HR: Nothing cannot exist, because something that exists is, well,
something, and something is not nothing.
This led me to think of the following quote from Peirce.
CSP: We start, then, with nothing, pure zero. But this is not the nothing
of negation. For *not *means *other than*, and *other *is merely a synonym
of the ordinal numeral *second*. As such it implies a first; while the
present pure zero is prior to every first. The nothing of negation is the
nothing of death, which comes second to, or after, everything. But this
pure zero is the nothing of not having been born. There is no individual
thing, no compulsion, outward nor inward, no law. It is the germinal
nothing, in which the whole universe is involved or foreshadowed. As such,
it is absolutely undefined and unlimited possibility--boundless
possibility. There is no compulsion and no law. It is boundless freedom.
So of *potential *being there was in that initial state no lack. (CP 6.217;
What he wrote next is consistent with a point that I have been trying to
CSP: Now the question arises, what necessarily resulted from that state of
things? But the only sane answer is that where freedom was boundless
nothing in particular necessarily resulted. (CP 6.218)
The key word here is *necessarily*, since obviously Peirce's cosmology
requires that *something *resulted. He went on to contrast his approach
with Hegel's, and then gave this conclusion.
CSP: I say that nothing *necessarily *resulted from the Nothing of
boundless freedom. That is, nothing according to deductive logic. But
such is not the logic of freedom or possibility. The logic of freedom, or
potentiality, is that it shall annul itself. For if it does not annul
itself, it remains a completely idle and do-nothing potentiality; and a
completely idle potentiality is annulled by its complete idleness. I do
not mean that potentiality immediately results in actuality. Mediately
perhaps it does; but what immediately resulted was that unbounded
potentiality became potentiality of this or that sort--that is, of some
*quality*. Thus the zero of bare possibility, by evolutionary logic, leapt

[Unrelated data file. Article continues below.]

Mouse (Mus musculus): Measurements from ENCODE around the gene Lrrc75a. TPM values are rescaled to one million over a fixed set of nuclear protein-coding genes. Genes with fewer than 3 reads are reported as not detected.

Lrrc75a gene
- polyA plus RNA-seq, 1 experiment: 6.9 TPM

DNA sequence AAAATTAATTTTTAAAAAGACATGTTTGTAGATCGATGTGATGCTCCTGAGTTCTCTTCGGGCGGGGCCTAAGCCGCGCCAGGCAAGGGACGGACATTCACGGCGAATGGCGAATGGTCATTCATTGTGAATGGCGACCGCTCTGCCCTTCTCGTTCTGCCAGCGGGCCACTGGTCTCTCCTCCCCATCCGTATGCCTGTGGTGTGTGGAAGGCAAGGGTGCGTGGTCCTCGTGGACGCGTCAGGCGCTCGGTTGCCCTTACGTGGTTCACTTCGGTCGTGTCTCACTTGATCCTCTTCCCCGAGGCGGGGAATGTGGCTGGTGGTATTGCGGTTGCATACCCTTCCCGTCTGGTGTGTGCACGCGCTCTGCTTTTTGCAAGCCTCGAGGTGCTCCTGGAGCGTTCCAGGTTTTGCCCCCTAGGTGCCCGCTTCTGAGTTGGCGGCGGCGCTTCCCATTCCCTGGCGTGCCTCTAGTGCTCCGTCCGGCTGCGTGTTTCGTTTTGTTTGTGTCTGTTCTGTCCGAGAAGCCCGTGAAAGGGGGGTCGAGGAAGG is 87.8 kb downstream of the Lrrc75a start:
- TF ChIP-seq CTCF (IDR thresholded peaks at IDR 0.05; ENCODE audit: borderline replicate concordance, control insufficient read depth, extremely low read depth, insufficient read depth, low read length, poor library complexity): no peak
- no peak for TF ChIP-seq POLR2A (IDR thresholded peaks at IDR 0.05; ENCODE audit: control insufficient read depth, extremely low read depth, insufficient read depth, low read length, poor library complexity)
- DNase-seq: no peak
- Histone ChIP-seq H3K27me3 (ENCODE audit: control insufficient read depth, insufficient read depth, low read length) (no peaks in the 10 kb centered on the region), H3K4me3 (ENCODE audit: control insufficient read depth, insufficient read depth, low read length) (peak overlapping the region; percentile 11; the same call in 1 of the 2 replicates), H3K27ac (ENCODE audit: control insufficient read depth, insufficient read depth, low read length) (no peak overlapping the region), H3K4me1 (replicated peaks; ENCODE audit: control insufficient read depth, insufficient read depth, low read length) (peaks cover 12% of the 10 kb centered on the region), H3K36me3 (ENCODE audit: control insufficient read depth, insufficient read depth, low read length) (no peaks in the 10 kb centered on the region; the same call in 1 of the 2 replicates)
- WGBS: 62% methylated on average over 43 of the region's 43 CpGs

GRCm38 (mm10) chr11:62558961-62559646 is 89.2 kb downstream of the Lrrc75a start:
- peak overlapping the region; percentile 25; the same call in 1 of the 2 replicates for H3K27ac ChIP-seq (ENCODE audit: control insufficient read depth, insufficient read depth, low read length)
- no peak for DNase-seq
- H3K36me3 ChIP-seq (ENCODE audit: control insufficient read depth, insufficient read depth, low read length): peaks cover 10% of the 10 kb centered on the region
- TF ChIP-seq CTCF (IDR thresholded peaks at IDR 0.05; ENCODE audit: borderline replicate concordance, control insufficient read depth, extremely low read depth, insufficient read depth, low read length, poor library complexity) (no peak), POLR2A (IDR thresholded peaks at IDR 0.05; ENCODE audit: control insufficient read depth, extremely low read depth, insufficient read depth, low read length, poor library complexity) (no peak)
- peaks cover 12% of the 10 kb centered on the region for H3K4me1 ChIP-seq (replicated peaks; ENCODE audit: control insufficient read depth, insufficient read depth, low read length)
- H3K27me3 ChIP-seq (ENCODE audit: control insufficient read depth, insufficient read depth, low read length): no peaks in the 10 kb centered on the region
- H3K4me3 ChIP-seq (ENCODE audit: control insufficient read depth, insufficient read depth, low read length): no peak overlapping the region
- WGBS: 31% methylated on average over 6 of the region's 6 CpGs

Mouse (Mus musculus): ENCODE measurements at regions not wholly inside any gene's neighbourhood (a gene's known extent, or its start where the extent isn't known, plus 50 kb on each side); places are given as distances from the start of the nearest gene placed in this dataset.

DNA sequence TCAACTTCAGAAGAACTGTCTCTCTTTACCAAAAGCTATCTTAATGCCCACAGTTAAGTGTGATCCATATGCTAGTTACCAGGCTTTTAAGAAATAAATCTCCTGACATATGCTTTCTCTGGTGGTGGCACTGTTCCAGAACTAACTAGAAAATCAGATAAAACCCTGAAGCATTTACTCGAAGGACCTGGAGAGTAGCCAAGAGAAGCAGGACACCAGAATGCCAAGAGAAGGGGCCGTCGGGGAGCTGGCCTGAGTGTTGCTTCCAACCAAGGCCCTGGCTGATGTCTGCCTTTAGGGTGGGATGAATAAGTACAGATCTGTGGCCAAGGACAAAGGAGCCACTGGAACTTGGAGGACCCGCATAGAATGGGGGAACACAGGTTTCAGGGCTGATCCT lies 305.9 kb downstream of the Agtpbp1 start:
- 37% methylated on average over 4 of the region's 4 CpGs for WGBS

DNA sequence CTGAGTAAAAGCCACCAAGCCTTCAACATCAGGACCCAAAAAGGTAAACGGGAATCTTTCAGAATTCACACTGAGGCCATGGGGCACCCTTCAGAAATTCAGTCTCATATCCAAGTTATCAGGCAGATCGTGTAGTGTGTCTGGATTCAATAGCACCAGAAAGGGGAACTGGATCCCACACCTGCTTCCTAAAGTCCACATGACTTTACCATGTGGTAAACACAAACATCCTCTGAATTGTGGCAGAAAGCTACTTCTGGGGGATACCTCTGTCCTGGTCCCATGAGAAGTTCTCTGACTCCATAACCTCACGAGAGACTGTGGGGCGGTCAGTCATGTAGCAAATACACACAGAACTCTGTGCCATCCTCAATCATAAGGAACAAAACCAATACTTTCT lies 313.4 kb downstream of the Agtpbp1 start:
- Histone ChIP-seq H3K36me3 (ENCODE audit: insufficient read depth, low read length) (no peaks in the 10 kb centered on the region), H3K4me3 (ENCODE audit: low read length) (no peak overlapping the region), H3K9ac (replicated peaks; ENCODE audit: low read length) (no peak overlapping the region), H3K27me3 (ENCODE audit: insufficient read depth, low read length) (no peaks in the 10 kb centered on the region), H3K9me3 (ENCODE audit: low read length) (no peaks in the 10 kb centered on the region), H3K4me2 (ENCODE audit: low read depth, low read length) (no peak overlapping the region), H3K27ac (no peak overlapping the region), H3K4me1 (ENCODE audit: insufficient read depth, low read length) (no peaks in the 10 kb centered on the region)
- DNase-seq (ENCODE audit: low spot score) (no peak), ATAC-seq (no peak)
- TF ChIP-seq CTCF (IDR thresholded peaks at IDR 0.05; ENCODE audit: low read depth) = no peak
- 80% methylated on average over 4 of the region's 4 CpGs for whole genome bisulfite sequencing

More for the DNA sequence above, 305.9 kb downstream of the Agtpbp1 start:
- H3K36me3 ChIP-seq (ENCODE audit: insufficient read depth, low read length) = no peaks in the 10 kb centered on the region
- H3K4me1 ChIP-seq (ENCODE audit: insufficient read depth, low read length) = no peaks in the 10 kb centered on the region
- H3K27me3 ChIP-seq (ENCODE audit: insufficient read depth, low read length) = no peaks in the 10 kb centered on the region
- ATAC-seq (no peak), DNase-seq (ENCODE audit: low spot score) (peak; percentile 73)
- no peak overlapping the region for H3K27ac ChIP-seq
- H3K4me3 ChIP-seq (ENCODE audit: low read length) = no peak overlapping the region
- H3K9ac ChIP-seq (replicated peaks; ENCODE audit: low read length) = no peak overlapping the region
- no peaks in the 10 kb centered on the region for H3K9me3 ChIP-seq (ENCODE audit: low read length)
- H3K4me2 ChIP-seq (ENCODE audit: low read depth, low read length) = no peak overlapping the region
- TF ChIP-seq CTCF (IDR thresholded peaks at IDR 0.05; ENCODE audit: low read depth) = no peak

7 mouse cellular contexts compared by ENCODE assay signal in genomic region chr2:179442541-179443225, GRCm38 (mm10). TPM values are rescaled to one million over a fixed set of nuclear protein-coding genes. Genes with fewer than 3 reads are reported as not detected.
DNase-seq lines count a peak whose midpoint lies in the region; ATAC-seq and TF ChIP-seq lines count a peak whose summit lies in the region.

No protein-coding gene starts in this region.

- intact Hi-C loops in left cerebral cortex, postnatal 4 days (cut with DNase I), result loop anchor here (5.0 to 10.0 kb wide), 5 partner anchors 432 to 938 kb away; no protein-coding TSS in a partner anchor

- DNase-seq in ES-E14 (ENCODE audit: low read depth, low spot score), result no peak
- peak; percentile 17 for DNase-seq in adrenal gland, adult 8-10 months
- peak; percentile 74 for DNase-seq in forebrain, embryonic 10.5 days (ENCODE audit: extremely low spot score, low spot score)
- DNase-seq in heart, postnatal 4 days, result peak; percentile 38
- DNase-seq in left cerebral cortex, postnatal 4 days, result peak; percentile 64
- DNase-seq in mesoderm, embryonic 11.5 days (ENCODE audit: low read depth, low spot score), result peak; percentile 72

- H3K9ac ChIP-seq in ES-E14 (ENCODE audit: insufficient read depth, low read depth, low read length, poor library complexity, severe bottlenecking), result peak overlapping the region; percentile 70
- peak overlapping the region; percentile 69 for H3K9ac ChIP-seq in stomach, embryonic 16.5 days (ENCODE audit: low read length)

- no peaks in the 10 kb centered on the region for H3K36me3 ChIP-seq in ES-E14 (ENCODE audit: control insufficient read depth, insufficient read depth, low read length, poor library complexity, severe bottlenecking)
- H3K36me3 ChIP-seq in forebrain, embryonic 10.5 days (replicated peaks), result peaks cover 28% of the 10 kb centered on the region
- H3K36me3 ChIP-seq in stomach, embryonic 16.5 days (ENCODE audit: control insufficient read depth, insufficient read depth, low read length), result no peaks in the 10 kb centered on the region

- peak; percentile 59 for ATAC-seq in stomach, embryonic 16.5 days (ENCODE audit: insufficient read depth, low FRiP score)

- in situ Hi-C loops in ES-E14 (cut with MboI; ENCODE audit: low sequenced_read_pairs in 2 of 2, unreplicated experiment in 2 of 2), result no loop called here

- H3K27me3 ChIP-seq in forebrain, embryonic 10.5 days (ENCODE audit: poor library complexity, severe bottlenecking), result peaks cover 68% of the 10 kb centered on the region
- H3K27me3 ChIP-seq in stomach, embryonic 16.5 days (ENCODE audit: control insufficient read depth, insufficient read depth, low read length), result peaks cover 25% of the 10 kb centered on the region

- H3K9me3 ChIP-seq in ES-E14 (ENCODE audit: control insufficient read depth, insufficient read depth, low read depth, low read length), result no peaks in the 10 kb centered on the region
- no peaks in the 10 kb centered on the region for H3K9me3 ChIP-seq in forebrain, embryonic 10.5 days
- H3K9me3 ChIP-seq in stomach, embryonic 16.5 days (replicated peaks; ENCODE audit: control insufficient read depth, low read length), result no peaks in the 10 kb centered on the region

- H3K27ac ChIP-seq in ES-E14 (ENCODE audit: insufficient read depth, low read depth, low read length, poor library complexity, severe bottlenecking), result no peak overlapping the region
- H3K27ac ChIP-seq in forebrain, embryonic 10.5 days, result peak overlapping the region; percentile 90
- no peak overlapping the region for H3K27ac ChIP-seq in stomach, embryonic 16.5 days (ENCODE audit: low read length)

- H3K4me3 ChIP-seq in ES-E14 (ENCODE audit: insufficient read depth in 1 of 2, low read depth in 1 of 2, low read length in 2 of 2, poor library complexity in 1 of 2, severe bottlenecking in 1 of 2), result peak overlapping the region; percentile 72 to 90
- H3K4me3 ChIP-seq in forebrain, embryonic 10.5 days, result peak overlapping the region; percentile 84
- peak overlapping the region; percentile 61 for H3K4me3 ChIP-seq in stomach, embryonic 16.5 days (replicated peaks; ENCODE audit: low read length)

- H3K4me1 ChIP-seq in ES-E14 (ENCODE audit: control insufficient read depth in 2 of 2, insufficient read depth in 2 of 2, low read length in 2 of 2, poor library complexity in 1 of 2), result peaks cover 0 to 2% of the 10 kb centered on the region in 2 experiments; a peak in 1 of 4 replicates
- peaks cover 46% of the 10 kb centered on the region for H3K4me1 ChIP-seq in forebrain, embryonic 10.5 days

into the *unit *of some quality. This was hypothetic inference. (CP
Here he used the word "freedom," which is again something that we attribute
to *persons*. He suggested that, "Mediately perhaps," bare possibility
(Firstness) results in actuality (Secondness); i.e., something (or Someone)
else must *mediate *(Thirdness) that transition. He then referred to the
immediate process of "unbounded potentiality" becoming "the unit of some
quality" as "hypothetic inference," which can only take place within a mind
HR: So I want to remain an agnostic.
I can understand the sentiment--I often say that the worst thing about any
religious group is that it is made up of flawed people--but I hope that you
will continue inquiring.
Jon Alan Schmidt - Olathe, Kansas, USA
Professional Engineer, Amateur Philosopher, Lutheran Layman
www.LinkedIn.com/in/JonAlanSchmidt - twitter.com/JonAlanSchmidt
On Tue, Oct 18, 2016 at 12:05 PM, Helmut Raulien <h.raul...@gmx.de> wrote:
> Edwina, Jon, Gary, list,
> I think I am an agnostic. "Everything could come from nothing" (Edwina)
> reminds me of having read (merely) the (very) beginning of Hegels, I think
> it was "Science of logic". Hegel showed how dialectics leads to the
> evolution from "nothing" to "something", and then on to all other things,
> like life. I have understood it like: "Nothing" is a thesis, which cannot
> exists of its own, because existence requires that it is something, i.e.
> "The nothing", which means that "nothing" is "something", and there is a
> something else, which is not nothing, as antithesis. Or something like
> that. I found this argumentation quite catchy. Nothing cannot exist,
> because something that exists is, well, something, and something is not
> nothing. But now I am not still so sure of this logic. Because who said,
> that a nothing has to exist to be nothing? Maybe it did not exist, but
> merely was real? A real but nonexistent nothing might remain in its
> sleeping mode forever, if no God shows up. I cannot pin it down, but have
> the feeling, that the difference between real and existing requires theism,
> and if you do not see the difference, one (eg.I) may be an agnostic. I am,
> because I thought I had understood the terms "existing", "real", "being"
> (this thing about the predicate), but somehow lost it again. Like faith: It
> is an on-off-relationship somehow. I feel I cannot pin down God. But I like
> this state better than to be somebody who claims to know God well. These
> folks are dangerous, you just have to switch on the TV. So I want to remain
> an agnostic.
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